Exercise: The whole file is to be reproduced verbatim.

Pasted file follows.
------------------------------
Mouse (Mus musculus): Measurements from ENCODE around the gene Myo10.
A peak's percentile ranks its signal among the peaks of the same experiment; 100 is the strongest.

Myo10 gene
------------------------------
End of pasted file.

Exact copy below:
Mouse (Mus musculus): Measurements from ENCODE around the gene Myo10.
A peak's percentile ranks its signal among the peaks of the same experiment; 100 is the strongest.

Myo10 gene